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The Second Continental Congress… You Know Things Are Bad When…

The Practical Guide to the United States Constitution

You know things are really bad when people thing that forming another Congress will make them better.

“Just a couple of months after the shooting started, Congress reconvened. After all, if you’re going be at war with a major world power, you ought to at least form some committees. The first action of the Second Continental Congress was to order Philly Cheese Steaks for lunch, but right after that, they resolved to create an army. Sure, there were already plenty of farmers with guns running around harassing the British, but no one had yet addressed important decisions like uniform colors. Recognizing that most armies had generals, the second move of the Second Congress was to hire one. You know the name — George Washington. Washington agreed to take the job under the condition that he not be paid, although it’s unclear if his agent secretly negotiated the whole picture on the dollar bill thing.”

Excerpt From: The Practical Guide to the United States Constitution: The historically accurate and decidedly entertaining owner’s manual.

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How The Chicago Cubs Won The Electoral Vote

Image courtesy Yahoo Sports.

Image courtesy Yahoo Sports.

The real kick in the pants about the 2016 World Series is that the Chicago Cubs didn’t win. They tied with the Cleveland Indians.

There’s a lot of angst about Hillary Clinton currently being ahead in the national popular vote, even though Donald Trump won the electoral vote. While there are hundreds of thousands of votes yet to be tallied, she may very well end up with more total votes than Trump. But it doesn’t matter, because the popular vote isn’t how we elect Presidents.

The best explanation of the electoral college that I’ve heard was from former Texas State Representative, attorney, and Constitutional speaker Rick Green. He explains the reasoning for the electoral system by comparing it to America’s favorite pastime. No, not texting, baseball. The guy who invented the World Series (was that Pete Rose or Al Gore? I can never remember…), decided that the World Champions should be the team that played the best over a series of games, in different cities, with different players in and out of the game throughout the series. That’s why the series is determined by the best of seven games with teams playing in both home cities. The champion should be the team that plays the best overall, under different circumstances.

Suppose for a minute that the winner of the World Series was the team that scored the most runs over seven games. That sounds logical, right? Well, actually not. In 1960, the Pittsburgh Pirates won the World Series over the New York Yankees four games to three. Strangely enough, the Yankees scored 55 runs during the series, but the Pirates only scored 27. The Yankees should have won, right? Nope, because the Pirates won four games. Matching up against different pitchers, on different nights, in different parks, the Pirates played a better overall series and became the champs. Just because, during a couple of the games, the Yankees lit up a couple of pitchers and ran up the score, should they have won the series? I don’t think so. In fact, this scenario happens in baseball playoff and world series situations about 15 percent of the time.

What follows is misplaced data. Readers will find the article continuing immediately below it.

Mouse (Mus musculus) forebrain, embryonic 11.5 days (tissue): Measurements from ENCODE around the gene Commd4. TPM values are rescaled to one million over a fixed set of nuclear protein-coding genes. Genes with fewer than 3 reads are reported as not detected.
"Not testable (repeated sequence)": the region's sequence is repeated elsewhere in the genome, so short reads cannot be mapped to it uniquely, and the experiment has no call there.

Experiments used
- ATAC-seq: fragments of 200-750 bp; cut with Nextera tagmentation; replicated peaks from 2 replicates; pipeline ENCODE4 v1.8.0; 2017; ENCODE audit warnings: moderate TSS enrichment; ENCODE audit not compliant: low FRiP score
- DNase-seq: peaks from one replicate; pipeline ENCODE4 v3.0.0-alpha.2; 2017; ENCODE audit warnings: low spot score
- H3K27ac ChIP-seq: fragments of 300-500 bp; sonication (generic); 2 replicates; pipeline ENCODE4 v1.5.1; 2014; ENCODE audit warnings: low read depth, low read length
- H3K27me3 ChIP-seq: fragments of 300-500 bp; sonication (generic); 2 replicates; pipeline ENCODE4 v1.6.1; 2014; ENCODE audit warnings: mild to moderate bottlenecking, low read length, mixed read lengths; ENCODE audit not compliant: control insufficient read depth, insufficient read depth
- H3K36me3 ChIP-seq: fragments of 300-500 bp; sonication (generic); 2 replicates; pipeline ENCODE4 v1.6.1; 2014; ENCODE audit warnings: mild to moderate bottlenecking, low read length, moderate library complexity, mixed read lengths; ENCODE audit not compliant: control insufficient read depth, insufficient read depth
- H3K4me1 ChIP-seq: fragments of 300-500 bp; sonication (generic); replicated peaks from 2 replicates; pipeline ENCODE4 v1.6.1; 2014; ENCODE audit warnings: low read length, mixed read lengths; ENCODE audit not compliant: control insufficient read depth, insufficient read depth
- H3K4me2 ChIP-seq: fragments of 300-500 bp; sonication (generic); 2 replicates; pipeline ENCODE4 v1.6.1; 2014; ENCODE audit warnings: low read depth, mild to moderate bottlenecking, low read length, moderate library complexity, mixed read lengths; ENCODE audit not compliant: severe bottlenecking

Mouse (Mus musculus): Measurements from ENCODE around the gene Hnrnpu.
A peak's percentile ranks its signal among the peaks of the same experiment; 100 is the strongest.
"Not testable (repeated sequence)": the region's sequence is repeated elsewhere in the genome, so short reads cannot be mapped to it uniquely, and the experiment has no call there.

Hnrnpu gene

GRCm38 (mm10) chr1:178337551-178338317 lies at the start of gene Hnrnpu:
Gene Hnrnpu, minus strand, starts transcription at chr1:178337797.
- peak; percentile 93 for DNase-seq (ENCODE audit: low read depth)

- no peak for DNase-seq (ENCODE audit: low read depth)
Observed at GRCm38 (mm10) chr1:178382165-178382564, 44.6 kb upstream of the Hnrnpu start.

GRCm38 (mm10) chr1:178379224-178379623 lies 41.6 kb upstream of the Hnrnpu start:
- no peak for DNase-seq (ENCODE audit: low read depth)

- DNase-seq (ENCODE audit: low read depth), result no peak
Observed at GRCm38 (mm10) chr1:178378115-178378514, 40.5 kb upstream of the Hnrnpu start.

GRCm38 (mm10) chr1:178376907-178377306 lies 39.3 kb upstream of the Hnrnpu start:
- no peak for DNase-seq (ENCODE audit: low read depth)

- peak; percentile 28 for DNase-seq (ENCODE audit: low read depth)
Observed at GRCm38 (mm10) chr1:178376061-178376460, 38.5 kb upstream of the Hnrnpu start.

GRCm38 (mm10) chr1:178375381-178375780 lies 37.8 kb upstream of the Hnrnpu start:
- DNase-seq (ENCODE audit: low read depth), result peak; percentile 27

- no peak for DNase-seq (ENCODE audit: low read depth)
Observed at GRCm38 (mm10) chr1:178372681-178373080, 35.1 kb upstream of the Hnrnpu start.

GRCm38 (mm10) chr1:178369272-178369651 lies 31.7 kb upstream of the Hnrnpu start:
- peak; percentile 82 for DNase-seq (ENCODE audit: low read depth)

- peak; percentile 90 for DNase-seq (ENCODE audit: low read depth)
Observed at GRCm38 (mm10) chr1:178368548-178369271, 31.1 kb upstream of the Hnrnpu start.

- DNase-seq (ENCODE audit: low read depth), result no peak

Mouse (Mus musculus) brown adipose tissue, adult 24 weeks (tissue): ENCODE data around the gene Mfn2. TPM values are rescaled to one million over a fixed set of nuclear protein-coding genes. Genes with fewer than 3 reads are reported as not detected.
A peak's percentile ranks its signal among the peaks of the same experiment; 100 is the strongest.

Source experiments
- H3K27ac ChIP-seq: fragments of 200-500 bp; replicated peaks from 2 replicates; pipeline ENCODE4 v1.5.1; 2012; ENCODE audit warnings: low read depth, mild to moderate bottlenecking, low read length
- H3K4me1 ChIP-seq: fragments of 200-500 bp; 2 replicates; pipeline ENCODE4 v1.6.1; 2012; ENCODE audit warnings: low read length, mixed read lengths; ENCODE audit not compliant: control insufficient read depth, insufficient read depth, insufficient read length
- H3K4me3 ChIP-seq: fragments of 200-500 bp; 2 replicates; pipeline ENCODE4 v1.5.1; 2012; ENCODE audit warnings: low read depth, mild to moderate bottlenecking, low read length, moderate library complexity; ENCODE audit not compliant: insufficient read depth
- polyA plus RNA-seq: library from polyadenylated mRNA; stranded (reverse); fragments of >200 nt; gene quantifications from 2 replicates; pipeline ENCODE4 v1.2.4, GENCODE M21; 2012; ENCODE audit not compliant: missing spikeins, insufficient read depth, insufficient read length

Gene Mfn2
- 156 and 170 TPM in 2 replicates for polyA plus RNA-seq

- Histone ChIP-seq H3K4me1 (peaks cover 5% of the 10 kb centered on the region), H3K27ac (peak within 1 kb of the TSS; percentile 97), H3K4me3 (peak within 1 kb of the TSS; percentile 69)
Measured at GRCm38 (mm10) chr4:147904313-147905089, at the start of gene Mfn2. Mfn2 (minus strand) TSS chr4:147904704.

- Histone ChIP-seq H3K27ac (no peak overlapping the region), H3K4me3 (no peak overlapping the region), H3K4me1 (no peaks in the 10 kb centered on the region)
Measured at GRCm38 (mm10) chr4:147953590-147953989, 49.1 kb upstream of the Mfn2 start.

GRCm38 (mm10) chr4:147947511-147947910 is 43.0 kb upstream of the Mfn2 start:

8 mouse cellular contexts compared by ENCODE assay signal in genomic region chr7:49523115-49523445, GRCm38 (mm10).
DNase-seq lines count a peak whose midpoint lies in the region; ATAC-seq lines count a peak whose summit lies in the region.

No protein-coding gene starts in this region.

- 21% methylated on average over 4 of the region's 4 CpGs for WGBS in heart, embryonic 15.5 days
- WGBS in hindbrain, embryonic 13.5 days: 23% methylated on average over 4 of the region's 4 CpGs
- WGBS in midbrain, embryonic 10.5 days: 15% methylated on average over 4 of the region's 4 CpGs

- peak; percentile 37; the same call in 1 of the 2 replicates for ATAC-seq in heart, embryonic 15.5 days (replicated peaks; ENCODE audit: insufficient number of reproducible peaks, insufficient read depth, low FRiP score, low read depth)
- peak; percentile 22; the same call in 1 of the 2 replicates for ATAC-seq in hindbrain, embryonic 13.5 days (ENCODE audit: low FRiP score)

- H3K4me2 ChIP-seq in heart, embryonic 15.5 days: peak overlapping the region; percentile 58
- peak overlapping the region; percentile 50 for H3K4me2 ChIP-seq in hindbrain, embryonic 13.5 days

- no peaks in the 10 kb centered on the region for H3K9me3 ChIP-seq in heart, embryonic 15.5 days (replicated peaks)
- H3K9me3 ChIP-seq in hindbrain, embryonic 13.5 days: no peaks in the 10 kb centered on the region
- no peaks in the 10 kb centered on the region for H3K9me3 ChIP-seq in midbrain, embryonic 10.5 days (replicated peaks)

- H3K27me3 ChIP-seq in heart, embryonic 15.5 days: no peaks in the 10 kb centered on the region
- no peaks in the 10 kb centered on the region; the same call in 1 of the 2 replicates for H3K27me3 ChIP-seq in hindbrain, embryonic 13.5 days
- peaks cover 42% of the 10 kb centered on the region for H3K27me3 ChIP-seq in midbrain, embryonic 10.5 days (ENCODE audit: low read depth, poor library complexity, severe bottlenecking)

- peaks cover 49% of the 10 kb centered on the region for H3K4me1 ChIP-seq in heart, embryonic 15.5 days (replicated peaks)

The electoral college works on exactly the same theory, which is why the Founders created this model in the first place. If the President was determined simply by the raw number of popular votes nationwide, then New York, Los Angeles, and Chicago would determine the winner every four years and at least 46 states would be subservient to four, where over 50% of the population lives. No candidate would ever land in any state other than the four most populous. Fortunately, the Founders believed that a President must appeal to citizens throughout the nation, not just heavily the most heavily populated areas. The more well-rounded the presidential candidate, the better for all. The Founders also recognized that every locale was different, and citizens thereof had different desires, goals, and priorities not to mention accents. That’s one of the reasons that there is such a heavy emphasis on local representation and government at the state level.

Oh, and the Cubs? They scored 27 runs throughout the 2016 World Series. The Indians? Also 27, hence the tie. However, the rules of the game deem the winner as the team who wins the best out of seven games.

And that’s how the Chicago Cubs won the electoral vote.